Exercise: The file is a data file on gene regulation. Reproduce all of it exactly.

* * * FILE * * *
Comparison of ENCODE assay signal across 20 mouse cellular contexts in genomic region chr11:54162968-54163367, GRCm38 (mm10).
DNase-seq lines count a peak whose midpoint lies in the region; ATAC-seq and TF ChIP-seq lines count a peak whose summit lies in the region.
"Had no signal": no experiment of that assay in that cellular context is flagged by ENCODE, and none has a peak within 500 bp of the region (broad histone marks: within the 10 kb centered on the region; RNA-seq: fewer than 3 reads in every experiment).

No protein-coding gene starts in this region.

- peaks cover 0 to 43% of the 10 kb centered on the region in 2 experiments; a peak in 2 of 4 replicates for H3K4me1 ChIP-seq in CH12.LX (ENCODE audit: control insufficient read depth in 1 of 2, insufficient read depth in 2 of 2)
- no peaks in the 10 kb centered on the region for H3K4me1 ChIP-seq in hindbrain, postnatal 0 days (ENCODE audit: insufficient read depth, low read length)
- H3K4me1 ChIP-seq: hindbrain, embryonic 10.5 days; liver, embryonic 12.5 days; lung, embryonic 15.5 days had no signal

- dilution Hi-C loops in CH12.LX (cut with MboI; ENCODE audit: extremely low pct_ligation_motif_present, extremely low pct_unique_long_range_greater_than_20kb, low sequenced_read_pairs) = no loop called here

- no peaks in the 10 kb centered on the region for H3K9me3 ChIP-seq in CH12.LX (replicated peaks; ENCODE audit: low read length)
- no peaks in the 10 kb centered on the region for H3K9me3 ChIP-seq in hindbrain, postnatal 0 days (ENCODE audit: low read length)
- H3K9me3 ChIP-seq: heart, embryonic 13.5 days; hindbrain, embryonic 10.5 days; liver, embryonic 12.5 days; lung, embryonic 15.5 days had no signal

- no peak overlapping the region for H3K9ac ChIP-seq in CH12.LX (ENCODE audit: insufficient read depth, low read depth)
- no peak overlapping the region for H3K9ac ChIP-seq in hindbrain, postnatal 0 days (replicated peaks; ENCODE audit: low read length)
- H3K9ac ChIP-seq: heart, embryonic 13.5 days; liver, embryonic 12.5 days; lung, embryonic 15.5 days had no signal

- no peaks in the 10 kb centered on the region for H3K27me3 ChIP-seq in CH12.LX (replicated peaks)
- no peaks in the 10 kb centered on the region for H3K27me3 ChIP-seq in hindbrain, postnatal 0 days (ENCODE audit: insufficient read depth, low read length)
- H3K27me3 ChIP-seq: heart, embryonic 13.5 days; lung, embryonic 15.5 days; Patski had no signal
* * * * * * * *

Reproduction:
Comparison of ENCODE assay signal across 20 mouse cellular contexts in genomic region chr11:54162968-54163367, GRCm38 (mm10).
DNase-seq lines count a peak whose midpoint lies in the region; ATAC-seq and TF ChIP-seq lines count a peak whose summit lies in the region.
"Had no signal": no experiment of that assay in that cellular context is flagged by ENCODE, and none has a peak within 500 bp of the region (broad histone marks: within the 10 kb centered on the region; RNA-seq: fewer than 3 reads in every experiment).

No protein-coding gene starts in this region.

- peaks cover 0 to 43% of the 10 kb centered on the region in 2 experiments; a peak in 2 of 4 replicates for H3K4me1 ChIP-seq in CH12.LX (ENCODE audit: control insufficient read depth in 1 of 2, insufficient read depth in 2 of 2)
- no peaks in the 10 kb centered on the region for H3K4me1 ChIP-seq in hindbrain, postnatal 0 days (ENCODE audit: insufficient read depth, low read length)
- H3K4me1 ChIP-seq: hindbrain, embryonic 10.5 days; liver, embryonic 12.5 days; lung, embryonic 15.5 days had no signal

- dilution Hi-C loops in CH12.LX (cut with MboI; ENCODE audit: extremely low pct_ligation_motif_present, extremely low pct_unique_long_range_greater_than_20kb, low sequenced_read_pairs) = no loop called here

- no peaks in the 10 kb centered on the region for H3K9me3 ChIP-seq in CH12.LX (replicated peaks; ENCODE audit: low read length)
- no peaks in the 10 kb centered on the region for H3K9me3 ChIP-seq in hindbrain, postnatal 0 days (ENCODE audit: low read length)
- H3K9me3 ChIP-seq: heart, embryonic 13.5 days; hindbrain, embryonic 10.5 days; liver, embryonic 12.5 days; lung, embryonic 15.5 days had no signal

- no peak overlapping the region for H3K9ac ChIP-seq in CH12.LX (ENCODE audit: insufficient read depth, low read depth)
- no peak overlapping the region for H3K9ac ChIP-seq in hindbrain, postnatal 0 days (replicated peaks; ENCODE audit: low read length)
- H3K9ac ChIP-seq: heart, embryonic 13.5 days; liver, embryonic 12.5 days; lung, embryonic 15.5 days had no signal

- no peaks in the 10 kb centered on the region for H3K27me3 ChIP-seq in CH12.LX (replicated peaks)
- no peaks in the 10 kb centered on the region for H3K27me3 ChIP-seq in hindbrain, postnatal 0 days (ENCODE audit: insufficient read depth, low read length)
- H3K27me3 ChIP-seq: heart, embryonic 13.5 days; lung, embryonic 15.5 days; Patski had no signal